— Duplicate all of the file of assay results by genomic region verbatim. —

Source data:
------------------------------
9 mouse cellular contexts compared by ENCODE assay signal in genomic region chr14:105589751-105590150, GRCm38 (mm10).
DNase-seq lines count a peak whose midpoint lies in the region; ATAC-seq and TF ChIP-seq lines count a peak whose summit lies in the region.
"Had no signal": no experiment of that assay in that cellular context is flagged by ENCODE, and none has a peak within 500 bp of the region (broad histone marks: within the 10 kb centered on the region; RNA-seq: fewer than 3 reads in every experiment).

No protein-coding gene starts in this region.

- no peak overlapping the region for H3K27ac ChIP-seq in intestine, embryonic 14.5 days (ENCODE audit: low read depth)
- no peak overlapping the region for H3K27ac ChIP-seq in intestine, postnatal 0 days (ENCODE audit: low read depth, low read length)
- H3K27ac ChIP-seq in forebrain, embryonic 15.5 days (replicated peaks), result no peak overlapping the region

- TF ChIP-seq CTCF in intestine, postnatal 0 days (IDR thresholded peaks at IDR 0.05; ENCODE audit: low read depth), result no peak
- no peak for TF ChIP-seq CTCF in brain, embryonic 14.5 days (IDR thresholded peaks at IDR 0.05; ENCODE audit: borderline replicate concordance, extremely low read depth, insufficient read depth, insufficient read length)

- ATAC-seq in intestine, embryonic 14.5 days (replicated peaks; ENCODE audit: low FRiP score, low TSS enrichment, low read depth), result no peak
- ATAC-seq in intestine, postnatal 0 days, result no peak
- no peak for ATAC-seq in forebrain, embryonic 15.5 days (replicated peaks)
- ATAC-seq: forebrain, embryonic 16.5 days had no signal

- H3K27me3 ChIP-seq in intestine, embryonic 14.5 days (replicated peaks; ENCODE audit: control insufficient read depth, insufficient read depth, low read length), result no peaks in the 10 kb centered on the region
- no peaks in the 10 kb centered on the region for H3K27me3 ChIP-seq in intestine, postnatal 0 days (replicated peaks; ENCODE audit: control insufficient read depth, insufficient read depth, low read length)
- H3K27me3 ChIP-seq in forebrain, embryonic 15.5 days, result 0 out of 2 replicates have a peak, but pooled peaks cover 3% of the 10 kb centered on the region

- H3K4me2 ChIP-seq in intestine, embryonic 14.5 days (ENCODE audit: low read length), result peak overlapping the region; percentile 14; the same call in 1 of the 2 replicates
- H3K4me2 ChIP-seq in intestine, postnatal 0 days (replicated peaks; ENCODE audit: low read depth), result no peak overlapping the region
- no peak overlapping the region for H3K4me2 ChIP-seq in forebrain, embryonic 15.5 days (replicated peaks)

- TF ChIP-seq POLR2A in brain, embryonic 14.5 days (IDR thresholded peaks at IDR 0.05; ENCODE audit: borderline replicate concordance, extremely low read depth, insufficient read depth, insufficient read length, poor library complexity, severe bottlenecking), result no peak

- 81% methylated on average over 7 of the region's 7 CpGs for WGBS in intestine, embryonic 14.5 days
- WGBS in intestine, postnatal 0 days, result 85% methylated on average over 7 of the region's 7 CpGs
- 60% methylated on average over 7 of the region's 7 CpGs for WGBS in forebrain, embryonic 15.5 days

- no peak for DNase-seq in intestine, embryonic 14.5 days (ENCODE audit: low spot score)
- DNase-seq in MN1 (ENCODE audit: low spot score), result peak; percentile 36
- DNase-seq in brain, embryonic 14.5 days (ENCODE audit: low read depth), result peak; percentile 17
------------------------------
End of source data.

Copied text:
9 mouse cellular contexts compared by ENCODE assay signal in genomic region chr14:105589751-105590150, GRCm38 (mm10).
DNase-seq lines count a peak whose midpoint lies in the region; ATAC-seq and TF ChIP-seq lines count a peak whose summit lies in the region.
"Had no signal": no experiment of that assay in that cellular context is flagged by ENCODE, and none has a peak within 500 bp of the region (broad histone marks: within the 10 kb centered on the region; RNA-seq: fewer than 3 reads in every experiment).

No protein-coding gene starts in this region.

- no peak overlapping the region for H3K27ac ChIP-seq in intestine, embryonic 14.5 days (ENCODE audit: low read depth)
- no peak overlapping the region for H3K27ac ChIP-seq in intestine, postnatal 0 days (ENCODE audit: low read depth, low read length)
- H3K27ac ChIP-seq in forebrain, embryonic 15.5 days (replicated peaks), result no peak overlapping the region

- TF ChIP-seq CTCF in intestine, postnatal 0 days (IDR thresholded peaks at IDR 0.05; ENCODE audit: low read depth), result no peak
- no peak for TF ChIP-seq CTCF in brain, embryonic 14.5 days (IDR thresholded peaks at IDR 0.05; ENCODE audit: borderline replicate concordance, extremely low read depth, insufficient read depth, insufficient read length)

- ATAC-seq in intestine, embryonic 14.5 days (replicated peaks; ENCODE audit: low FRiP score, low TSS enrichment, low read depth), result no peak
- ATAC-seq in intestine, postnatal 0 days, result no peak
- no peak for ATAC-seq in forebrain, embryonic 15.5 days (replicated peaks)
- ATAC-seq: forebrain, embryonic 16.5 days had no signal

- H3K27me3 ChIP-seq in intestine, embryonic 14.5 days (replicated peaks; ENCODE audit: control insufficient read depth, insufficient read depth, low read length), result no peaks in the 10 kb centered on the region
- no peaks in the 10 kb centered on the region for H3K27me3 ChIP-seq in intestine, postnatal 0 days (replicated peaks; ENCODE audit: control insufficient read depth, insufficient read depth, low read length)
- H3K27me3 ChIP-seq in forebrain, embryonic 15.5 days, result 0 out of 2 replicates have a peak, but pooled peaks cover 3% of the 10 kb centered on the region

- H3K4me2 ChIP-seq in intestine, embryonic 14.5 days (ENCODE audit: low read length), result peak overlapping the region; percentile 14; the same call in 1 of the 2 replicates
- H3K4me2 ChIP-seq in intestine, postnatal 0 days (replicated peaks; ENCODE audit: low read depth), result no peak overlapping the region
- no peak overlapping the region for H3K4me2 ChIP-seq in forebrain, embryonic 15.5 days (replicated peaks)

- TF ChIP-seq POLR2A in brain, embryonic 14.5 days (IDR thresholded peaks at IDR 0.05; ENCODE audit: borderline replicate concordance, extremely low read depth, insufficient read depth, insufficient read length, poor library complexity, severe bottlenecking), result no peak

- 81% methylated on average over 7 of the region's 7 CpGs for WGBS in intestine, embryonic 14.5 days
- WGBS in intestine, postnatal 0 days, result 85% methylated on average over 7 of the region's 7 CpGs
- 60% methylated on average over 7 of the region's 7 CpGs for WGBS in forebrain, embryonic 15.5 days

- no peak for DNase-seq in intestine, embryonic 14.5 days (ENCODE audit: low spot score)
- DNase-seq in MN1 (ENCODE audit: low spot score), result peak; percentile 36
- DNase-seq in brain, embryonic 14.5 days (ENCODE audit: low read depth), result peak; percentile 17